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How do I find the name of the file that is the "importer", within the imported file?

If a.py and b.py both import c.py, is there anyway that c.py can know the name of the file importing it?

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If you want to know both names, the answer is no; the second import will just pull in a reference to the existing module. It's not much more than an assignment. –  Glenn Maynard Sep 21 '09 at 23:43

4 Answers 4

up vote 1 down vote accepted

In the top-level of c.py (i.e. outside of any function or class), you should be able to get the information you need by running

import traceback

and then examining the result of traceback.extract_stack(). At the time that top-level code is run, the importer of the module (and its importer, etc. recursively) are all on the callstack.

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Thanks Phil, this came the closest to what I needed. I would mark it helpful, but I lack the required rep points. :) –  Walking Wiki Sep 25 '09 at 1:41

That's why you have parameters.

It's not the job of c.py to determine who imported it.

It's the job of a.py or b.py to pass the variable __name__ to the functions or classes in c.py.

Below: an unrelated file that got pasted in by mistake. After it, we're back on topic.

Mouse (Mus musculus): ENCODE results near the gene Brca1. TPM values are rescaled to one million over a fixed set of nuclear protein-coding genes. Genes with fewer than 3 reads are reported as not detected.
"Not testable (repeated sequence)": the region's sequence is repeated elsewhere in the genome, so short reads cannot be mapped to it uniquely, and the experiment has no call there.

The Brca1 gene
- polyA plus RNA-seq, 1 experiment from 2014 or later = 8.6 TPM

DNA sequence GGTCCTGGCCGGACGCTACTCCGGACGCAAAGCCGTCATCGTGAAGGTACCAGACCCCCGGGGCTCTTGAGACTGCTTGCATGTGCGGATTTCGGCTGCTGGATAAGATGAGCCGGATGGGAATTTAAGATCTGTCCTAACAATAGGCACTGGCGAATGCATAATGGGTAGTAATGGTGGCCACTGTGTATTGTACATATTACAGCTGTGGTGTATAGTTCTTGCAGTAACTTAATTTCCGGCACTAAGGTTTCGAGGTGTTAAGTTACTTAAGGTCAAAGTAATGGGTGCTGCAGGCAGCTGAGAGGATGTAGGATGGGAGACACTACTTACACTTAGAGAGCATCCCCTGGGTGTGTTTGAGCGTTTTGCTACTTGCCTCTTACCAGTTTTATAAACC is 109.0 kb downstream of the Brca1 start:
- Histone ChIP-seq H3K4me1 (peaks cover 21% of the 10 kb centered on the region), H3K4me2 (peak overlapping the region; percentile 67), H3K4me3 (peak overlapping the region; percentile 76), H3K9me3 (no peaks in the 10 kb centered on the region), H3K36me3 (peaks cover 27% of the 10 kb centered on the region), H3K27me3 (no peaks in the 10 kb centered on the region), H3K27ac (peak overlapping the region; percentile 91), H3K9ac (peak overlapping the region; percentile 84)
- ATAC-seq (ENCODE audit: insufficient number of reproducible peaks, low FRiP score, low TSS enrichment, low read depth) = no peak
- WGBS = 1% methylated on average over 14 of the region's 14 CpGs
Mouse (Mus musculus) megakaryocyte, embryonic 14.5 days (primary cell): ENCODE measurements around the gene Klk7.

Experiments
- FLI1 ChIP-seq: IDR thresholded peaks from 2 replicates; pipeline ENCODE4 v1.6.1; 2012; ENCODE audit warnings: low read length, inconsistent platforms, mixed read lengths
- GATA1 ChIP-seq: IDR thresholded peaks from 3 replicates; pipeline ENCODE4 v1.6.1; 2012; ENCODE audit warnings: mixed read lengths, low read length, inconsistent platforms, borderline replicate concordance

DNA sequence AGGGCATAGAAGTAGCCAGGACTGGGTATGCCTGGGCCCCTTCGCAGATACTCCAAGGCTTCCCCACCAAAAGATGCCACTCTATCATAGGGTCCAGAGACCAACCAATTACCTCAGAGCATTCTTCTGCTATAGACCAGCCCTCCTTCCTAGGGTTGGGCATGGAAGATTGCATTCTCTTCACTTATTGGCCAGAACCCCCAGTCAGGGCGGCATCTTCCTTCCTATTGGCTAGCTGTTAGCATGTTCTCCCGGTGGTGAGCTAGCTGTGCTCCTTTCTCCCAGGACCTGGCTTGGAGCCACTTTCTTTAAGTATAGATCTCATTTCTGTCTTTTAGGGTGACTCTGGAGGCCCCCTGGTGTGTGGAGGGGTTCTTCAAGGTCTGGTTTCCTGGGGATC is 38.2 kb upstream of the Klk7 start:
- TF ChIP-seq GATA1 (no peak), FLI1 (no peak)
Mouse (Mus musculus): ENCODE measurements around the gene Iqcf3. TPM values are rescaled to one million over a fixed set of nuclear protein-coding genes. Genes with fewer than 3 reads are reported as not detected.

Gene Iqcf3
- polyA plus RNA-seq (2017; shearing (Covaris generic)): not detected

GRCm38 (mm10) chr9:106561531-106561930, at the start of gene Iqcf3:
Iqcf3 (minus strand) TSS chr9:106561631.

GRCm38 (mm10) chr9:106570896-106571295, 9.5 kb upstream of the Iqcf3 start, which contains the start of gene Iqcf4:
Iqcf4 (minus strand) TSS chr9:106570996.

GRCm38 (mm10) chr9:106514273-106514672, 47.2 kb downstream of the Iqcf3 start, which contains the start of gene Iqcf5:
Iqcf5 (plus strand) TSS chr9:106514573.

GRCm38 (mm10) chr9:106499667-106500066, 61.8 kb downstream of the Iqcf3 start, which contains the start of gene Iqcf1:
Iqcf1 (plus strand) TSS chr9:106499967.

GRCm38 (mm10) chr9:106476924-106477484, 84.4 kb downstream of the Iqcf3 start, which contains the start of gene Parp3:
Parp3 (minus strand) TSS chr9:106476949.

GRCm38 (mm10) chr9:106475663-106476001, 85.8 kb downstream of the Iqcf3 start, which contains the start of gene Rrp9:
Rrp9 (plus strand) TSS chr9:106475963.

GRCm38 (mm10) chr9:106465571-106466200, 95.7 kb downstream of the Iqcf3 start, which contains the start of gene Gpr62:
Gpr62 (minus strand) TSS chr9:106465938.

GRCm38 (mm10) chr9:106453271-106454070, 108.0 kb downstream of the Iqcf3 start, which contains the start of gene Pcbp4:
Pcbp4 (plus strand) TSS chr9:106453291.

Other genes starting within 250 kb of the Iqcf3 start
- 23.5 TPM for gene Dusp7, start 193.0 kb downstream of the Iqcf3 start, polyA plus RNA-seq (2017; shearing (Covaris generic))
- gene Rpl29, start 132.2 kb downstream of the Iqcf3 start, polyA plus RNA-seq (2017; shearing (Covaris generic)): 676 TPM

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You present a good argument and technique, but my code requires an action (a method override) immediately after the imports are executed. For simplicity's sake I wanted to have the reference automatically found instead of calling a class with a name parameter after the import line. –  Walking Wiki Sep 22 '09 at 18:22

It can be done by inspecting the stack:

#inside c.py:
import inspect
print "Imported from: ", inspect.getouterframes(inspect.currentframe())[-1][FRAME_FILENAME]
print "Imported from: ", inspect.stack()[-1][FRAME_FILENAME]

But inspecting the stack can be buggy. Why do you need to know where a file is being imported from? Why not have the file that does the importing (a.py and b.py) pass in a name into c.py? (assuming you have control of a.py and b.py)

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Not just "can be buggy", but "won't work as expected", as the module will be evaluated only once, even if imported multiple times. –  Charles Duffy Sep 22 '09 at 1:27



returns the path of the script that launched the python interpreter. If you can this script directly, it will return the path of the script. If the script however, was imported from another script, it will return the path of that script.

See Python Path Issues

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